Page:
One of the biggest recent trends in the mobile telecommunications space is the push for standardization in the radio access networks (RANs) that create the foundation for connectivity between individual devices and a core backbone.
Over the past four decades, RANs have evolved from a first-generation (1G) design using analog radios and wireless technology to a fifth generation (5G) that divides the user plane and control plane into separate elements, enabling greater flexibility and network virtualization. That flexibility is limited, however, by a lack of standards for interoperability; this has locked telecom companies and enterprises into having to deal with a single vendor, limiting competition for individual RAN elements and keeping prices high.
The Open RAN concept, which is currently being worked on by groups such as the O-RAN Alliance, represents a new approach. It virtualizes parts of the cellular network traditionally handled by specialized hardware and software and enabling service providers to use nonproprietary subcomponents from a variety of vendors.
Much like the railways
One might draw an analogy here to the evolution of railway track in 19th-century America: As described by the informative site the Transcontinental Railroad, railroads were planned to serve cities and their surrounding areas with little thought given to the notion that the networks would eventually meet. A major stumbling block to interoperability was that different selections of rail gauge — the space between the rails that formed the track — were made based on factors like historical precedent, marketing forces or simply the inclination of the engineer in charge. (Sound familiar?)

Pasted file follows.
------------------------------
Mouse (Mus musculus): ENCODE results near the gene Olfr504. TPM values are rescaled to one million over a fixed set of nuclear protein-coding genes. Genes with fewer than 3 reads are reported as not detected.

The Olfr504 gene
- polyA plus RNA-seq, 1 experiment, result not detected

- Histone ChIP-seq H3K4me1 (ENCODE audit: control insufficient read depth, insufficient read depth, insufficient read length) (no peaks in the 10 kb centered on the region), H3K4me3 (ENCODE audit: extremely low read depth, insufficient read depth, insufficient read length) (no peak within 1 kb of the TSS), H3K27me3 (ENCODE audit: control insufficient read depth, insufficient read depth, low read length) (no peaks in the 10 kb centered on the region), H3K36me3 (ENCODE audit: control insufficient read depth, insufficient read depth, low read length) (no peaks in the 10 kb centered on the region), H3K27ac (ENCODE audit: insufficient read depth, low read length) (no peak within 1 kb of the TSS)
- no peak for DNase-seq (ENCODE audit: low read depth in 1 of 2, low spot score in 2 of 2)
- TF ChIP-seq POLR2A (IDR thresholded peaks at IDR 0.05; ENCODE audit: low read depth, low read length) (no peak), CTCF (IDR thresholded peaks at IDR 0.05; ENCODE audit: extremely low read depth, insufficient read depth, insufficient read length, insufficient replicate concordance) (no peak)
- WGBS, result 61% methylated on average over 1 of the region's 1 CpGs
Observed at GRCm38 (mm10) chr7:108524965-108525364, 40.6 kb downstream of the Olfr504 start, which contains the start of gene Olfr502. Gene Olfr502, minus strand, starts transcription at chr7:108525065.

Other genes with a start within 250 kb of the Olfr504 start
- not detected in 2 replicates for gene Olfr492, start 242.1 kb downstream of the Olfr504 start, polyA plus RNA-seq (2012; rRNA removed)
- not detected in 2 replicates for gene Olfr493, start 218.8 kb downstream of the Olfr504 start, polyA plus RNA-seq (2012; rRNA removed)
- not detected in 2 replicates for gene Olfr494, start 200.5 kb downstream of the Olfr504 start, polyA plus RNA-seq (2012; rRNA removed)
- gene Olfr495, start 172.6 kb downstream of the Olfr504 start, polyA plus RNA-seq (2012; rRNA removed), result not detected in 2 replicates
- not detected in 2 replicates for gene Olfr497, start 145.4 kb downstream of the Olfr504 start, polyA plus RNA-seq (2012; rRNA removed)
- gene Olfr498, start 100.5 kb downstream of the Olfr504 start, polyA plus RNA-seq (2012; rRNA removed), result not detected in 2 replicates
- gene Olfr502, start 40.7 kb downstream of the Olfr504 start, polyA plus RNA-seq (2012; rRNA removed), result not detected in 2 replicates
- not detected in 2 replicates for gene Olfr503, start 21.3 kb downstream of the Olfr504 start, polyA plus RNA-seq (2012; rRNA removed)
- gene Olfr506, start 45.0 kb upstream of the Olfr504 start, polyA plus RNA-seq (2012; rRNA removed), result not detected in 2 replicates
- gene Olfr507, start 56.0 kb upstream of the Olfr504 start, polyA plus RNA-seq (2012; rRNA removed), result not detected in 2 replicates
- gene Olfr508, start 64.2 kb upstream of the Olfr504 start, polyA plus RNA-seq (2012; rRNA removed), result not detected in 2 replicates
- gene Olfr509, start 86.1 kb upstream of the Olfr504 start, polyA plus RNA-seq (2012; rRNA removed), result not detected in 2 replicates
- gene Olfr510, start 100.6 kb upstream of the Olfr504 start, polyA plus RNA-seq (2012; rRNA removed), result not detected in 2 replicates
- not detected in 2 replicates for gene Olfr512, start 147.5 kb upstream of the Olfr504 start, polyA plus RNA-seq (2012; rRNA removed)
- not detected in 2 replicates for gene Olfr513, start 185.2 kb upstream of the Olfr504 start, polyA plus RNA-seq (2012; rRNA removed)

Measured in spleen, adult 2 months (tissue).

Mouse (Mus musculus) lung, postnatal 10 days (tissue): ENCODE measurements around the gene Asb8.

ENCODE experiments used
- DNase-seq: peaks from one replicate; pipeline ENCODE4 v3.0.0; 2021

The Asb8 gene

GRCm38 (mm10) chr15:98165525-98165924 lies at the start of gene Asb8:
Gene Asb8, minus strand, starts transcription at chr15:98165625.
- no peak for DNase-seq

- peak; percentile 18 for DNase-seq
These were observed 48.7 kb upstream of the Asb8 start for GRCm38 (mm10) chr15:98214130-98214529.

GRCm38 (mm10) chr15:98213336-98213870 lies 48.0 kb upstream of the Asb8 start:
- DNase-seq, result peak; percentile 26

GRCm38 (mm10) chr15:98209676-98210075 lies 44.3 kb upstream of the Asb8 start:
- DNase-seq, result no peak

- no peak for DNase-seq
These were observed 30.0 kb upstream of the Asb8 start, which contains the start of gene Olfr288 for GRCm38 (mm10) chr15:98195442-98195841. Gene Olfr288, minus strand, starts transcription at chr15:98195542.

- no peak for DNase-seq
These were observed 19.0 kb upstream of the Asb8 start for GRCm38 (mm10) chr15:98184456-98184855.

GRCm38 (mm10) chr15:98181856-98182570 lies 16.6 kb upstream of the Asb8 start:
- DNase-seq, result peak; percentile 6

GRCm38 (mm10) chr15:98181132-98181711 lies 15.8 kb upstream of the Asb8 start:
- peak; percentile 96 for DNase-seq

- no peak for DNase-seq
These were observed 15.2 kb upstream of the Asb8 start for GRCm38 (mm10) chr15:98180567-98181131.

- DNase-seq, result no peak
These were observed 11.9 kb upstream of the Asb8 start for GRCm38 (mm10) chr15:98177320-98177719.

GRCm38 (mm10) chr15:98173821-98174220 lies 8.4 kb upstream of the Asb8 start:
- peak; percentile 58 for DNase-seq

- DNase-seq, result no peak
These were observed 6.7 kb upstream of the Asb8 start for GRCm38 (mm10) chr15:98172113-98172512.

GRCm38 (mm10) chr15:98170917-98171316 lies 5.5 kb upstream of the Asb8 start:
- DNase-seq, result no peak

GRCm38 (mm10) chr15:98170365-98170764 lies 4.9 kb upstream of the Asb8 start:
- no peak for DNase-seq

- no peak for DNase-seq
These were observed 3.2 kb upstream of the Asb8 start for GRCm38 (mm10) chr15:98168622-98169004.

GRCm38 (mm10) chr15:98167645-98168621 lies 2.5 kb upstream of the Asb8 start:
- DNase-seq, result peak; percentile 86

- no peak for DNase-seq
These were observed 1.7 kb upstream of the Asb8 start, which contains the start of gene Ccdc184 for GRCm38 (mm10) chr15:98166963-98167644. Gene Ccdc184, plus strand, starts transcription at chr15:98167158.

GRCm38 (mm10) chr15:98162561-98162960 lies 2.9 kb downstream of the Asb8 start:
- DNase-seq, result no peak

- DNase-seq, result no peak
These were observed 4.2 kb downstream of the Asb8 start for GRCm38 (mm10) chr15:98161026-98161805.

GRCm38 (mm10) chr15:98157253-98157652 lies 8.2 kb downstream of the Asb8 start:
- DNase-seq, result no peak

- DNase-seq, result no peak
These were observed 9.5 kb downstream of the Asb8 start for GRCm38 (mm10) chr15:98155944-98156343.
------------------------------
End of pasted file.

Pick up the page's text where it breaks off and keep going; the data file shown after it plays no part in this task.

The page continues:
By the 1870s, there were over 20 different gauges in use in the U.S. As railways proliferated and travel expanded, it became clear that a solution was needed; after a number of faltering attempts with limited utility — designing cars that could travel on multiple gauges, adding additional rails to accommodate trains with different gauges and so on — it became evident that standardization of rail gauge was essential.
This brief history lesson about railroads underscores the value of the Open RAN vision to telecommunications. The push for standardization has been reflected in collaborations having Open RAN as a central theme: Mobile technology developer Qualcomm and telecommunications company Vodafone, for example, recently announced a partnership to test and develop 5G Open RAN Infrastructure solutions, to be unveiled at MWC Barcelona in early 2023. Vodafone has also opened an R&D center dedicated to advancing Open RAN chip design.
New testing strategies have also been developed. Test and measurement manufacturer VIAVI Solutions Inc. recently announced a partnership with cloud services provider VMware to drive standardized frameworks and metrics for testing a RAN Intelligent Controller (RIC), one of the key elements to managing 5G network functions. The two companies have taken a “testbed as a service” approach to enable mobile operators to introduce programmability to the RAN and help accelerate the adoption of Open RAN. The joint testbed will enable testing, profiling and validation of third-party applications that can reduce time and allow faster transitions from labs to production environments.
It seems clear the Open RAN is the wave of the future, enabling the evolution of 5G and beyond, and testing strategies will undoubtedly evolve alongside it.